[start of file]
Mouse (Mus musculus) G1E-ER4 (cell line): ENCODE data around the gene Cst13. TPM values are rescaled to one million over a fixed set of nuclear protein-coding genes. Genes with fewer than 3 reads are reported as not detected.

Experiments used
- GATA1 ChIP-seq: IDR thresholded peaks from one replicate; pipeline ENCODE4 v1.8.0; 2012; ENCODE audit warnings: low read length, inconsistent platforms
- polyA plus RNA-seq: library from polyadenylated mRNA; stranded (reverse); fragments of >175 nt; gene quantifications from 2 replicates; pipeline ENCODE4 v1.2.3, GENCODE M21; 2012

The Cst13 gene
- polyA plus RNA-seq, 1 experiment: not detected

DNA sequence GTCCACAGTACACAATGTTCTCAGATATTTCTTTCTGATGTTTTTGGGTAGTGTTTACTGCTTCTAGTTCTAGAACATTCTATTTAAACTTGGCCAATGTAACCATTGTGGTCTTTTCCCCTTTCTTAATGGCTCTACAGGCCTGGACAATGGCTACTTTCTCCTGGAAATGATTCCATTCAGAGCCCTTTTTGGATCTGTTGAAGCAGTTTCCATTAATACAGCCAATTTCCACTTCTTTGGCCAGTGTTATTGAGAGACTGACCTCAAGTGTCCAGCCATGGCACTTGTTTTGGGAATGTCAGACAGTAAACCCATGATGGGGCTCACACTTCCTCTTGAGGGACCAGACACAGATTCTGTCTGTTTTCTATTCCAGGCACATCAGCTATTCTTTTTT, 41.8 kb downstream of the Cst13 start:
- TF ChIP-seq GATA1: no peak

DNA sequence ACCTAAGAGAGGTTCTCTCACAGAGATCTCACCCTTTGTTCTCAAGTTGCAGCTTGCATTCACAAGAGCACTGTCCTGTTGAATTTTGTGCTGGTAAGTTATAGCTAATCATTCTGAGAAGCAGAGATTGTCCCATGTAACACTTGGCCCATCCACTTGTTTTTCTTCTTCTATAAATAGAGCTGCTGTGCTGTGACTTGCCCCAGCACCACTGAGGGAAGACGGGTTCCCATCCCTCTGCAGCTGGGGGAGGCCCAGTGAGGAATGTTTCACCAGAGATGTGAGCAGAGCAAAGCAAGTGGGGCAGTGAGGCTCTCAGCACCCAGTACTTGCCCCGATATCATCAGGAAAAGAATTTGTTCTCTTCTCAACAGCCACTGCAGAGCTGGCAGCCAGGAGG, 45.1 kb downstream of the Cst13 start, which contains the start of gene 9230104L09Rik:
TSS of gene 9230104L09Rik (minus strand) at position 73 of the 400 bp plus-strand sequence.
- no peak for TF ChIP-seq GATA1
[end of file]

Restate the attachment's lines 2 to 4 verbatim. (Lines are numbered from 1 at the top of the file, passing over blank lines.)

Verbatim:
Experiments used
- GATA1 ChIP-seq: IDR thresholded peaks from one replicate; pipeline ENCODE4 v1.8.0; 2012; ENCODE audit warnings: low read length, inconsistent platforms
- polyA plus RNA-seq: library from polyadenylated mRNA; stranded (reverse); fragments of >175 nt; gene quantifications from 2 replicates; pipeline ENCODE4 v1.2.3, GENCODE M21; 2012